Expert advice

Dr Gabrielle Morrissey: Sexologist

Dr Gabrielle Morrissey has been a sexologist — sexuality educator, sex therapist and sex researcher — since 1990. She is also the author a number of successful books. ASK ME A QUESTION

When sex is too painful

Gabrielle Morrissey
Wednesday, August 3, 2011
Image: Thinkstock
Question: I was wondering if you know anything about pain during intercourse? For the past two or so years, I have been experiencing superficial-entrance pains (pain on entry). It takes ages of foreplay for me to feel comfortable with sex and we’ve tried so many things but none of it has helped.

Pain occurs every time that we have sex and it has also caused me to fear having sex because I anticipate the pain. My libido has decreased somewhat since I hit around 20 (I am now 22 years old). However, I still masturbate regularly because I have never been able to achieve an orgasm during intercourse.

I'm not sure whether my pain is due to psychological or physiological causes. I went to a gynecologist and everything is apparently fine, anatomically speaking. I have regular STD checks, pap smears and I have had an ultrasound of my ovaries to check for growths, and everything is fine. I hate perceiving sex as a chore and a burden. I want to please my partner more than once a week, but it's so difficult to bring myself to face the pain more often than that. If you could offer any advice I would greatly appreciate it.

Answer: Pain during intercourse is called dyspareunia, but really it is a broad term and encompasses a spectrum of possible issues.

As you say, dyspareunia can be caused by psychological or physiological factors, and often a combination of both. Once an even semi regular pattern of pain during sex is established, it is then natural to feel anxiety about intercourse, or any activity which will lead to pain. We instinctively avoid things that are painful and gravitate to, desire and even crave things which are pleasurable. Sex should be pleasurable and not painful. If it feels good, we desire it and our libido is stimulated to want more of it. If it hurts though, our brain will steer us away from it as a protective mechanism.

So take heart in knowing that your body, in its reaction to pain, is working perfectly normally. This is a good response. When trying to understand what could be causing an inappropriate response to sexual stimulation (that is, to feel bad or painful, rather than good) it is helpful to know that your body’s reaction is normal. Because you are young, and your pain is consistent every time, and it has been several years, I would suggest you see a sex therapist. If a GP has cleared any potential physiological issues, you could have a condition called vaginismus. Women with vaginismus have an uncontrollable reflex to clamp down their pelvic floor muscles in response to sexual stimuli and the anticipation of penetration. In many cases, penetration of any kind is impossible. The woman cannot control this response — she does not consciously tighten her muscles. But it can be treated, with the help of a therapist guiding you through the exercises, and understanding what has caused it.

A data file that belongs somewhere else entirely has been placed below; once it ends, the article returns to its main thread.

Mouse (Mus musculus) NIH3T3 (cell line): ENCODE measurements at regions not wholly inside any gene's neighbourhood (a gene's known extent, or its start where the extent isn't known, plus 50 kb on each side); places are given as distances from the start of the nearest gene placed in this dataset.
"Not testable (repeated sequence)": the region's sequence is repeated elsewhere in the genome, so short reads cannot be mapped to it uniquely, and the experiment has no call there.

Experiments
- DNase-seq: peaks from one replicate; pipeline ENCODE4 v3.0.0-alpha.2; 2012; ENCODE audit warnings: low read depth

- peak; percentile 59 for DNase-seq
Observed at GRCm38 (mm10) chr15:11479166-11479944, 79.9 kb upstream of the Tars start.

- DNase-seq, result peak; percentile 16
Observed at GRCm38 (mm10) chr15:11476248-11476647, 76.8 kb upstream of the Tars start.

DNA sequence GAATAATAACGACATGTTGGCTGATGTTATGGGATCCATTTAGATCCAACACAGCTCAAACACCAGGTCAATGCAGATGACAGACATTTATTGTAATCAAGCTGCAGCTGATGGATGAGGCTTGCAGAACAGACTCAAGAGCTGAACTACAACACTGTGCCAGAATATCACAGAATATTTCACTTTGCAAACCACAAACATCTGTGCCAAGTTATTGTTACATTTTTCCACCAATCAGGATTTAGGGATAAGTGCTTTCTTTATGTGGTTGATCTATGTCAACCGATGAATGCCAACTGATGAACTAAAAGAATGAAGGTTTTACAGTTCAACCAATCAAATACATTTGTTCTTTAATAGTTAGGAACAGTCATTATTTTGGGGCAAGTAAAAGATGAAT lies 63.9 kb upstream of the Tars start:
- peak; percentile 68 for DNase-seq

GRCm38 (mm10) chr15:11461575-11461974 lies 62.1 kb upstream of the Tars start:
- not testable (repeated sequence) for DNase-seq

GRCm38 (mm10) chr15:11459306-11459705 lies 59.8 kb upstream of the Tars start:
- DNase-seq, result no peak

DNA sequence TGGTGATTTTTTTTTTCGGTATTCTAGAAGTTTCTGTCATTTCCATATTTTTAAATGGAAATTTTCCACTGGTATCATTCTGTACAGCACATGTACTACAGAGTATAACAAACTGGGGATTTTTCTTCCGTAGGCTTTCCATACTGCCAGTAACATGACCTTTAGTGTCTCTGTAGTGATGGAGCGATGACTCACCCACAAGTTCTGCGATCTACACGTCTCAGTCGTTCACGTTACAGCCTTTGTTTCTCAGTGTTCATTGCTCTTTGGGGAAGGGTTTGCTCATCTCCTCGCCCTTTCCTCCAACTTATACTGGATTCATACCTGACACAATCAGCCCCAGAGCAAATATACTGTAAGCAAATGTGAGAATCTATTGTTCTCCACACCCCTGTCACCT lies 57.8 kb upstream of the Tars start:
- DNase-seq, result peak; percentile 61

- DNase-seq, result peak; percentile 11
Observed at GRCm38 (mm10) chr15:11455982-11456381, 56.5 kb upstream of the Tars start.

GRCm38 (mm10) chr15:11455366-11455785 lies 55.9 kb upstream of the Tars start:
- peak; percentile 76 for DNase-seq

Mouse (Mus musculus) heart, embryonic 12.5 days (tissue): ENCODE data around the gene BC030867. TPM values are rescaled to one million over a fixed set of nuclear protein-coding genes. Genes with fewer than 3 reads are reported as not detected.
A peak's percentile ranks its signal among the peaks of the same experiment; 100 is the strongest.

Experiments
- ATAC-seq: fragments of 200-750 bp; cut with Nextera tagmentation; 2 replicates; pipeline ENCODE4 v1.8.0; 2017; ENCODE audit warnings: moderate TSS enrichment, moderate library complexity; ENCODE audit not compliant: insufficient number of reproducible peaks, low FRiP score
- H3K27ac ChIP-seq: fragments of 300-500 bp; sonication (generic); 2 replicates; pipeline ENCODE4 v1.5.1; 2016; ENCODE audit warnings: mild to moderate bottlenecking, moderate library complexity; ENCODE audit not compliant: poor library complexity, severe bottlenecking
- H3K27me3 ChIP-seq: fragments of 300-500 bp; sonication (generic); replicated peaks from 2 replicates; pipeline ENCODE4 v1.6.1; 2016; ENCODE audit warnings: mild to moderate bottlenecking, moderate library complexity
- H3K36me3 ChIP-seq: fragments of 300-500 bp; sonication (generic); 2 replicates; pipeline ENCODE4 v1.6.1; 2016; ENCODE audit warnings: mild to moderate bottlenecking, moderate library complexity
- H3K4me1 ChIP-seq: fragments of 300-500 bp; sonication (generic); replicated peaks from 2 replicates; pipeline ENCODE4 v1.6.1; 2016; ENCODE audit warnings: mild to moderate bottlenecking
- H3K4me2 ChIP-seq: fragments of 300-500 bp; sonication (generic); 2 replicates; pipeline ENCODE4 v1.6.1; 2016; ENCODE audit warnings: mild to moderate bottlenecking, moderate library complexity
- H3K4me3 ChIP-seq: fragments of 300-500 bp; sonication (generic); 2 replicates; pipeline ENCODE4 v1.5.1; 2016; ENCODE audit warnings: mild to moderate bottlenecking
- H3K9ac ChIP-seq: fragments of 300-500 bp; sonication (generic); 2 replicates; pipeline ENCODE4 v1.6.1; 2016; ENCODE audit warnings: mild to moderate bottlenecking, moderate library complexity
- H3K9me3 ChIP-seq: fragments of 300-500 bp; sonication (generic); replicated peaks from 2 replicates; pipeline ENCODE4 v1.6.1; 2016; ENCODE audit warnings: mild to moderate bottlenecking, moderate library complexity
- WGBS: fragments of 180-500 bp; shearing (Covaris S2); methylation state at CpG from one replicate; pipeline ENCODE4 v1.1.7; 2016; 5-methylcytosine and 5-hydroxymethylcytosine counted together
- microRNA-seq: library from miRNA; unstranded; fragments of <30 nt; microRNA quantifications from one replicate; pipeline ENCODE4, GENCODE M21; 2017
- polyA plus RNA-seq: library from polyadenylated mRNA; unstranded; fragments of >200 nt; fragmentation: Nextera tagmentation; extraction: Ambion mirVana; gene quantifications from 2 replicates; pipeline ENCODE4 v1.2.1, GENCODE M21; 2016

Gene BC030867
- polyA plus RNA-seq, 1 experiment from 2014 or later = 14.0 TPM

It’s also important to realise that it may not be a case of this either: you state that you masturbate because you don’t experience orgasm during intercourse. Many people — men and women — don’t understand that this is normal. The female body is not built with primary sexual sensitivity inside the vagina. The nerve endings that are similar to the penis are outside the body in the clitoris. So to expect a orgasm through intercourse is a little like expecting a man to orgasm by stimulating his thighs alone. Most women requite clitoral stimulation to orgasm, just as most men require penile stimulation to climax. So perhaps some sexuality education and some experimentation with sexual techniques could help teach your body to respond with pleasure rather than pain and anxiety. The purpose of experimenting, at least at first, is to understand your body, rather than orgasm or feel pleasure instantly. If you pressure yourself or have too high expectations right away, that pressure will be counter productive and actually make your goal more elusive.

If seeing a sex therapist isn’t possible near where you are, try reading a book to educate yourself on what you can do to improve and remove the painful response to sex, and the anticipation of sex. A highly recommended book is called The Elusive Orgasm by Dr Vivienne Cass, but a Bing search would also reveal a range of books on the subject.

No one should have to “put up” with sex or see it as a chore, so good for you for reaching out for help. Do not suffer in silence any longer. Sexual pleasure is your absolute right. There is a solution to change the pain to pleasure but I recommend some help getting there — two years is now too long to have pain during an experience that should be the opposite for you. You’re young and you deserve decades and decades of a healthy happy love life ahead of you.

User comments
I have also been experiencing the same things this article has helped heaps
thank you - i found this article really good & have been experiening the same thing.

How do long-distance relationships work? Image: ThinkstockDiscussing sexual health with a new partner Image: Thinkstock"I'm close to giving up on my marriage" Image: ThinkstockSex after giving birth, what can I expect?

Ask our experts

Should I continue my affair with a married man? Our answer SEX & RELATIONSHIPS EXPERT Dr Gabrielle Morrissey

What's your BMI?


Body Mass Index Measure your BMI >>Find out if your body is in the healthy body mass index range. Calorie CounterCalorie CounterKeep track of your daily dietary intake. Burn BarometerBurn BarometerHow much exercise should you be doing?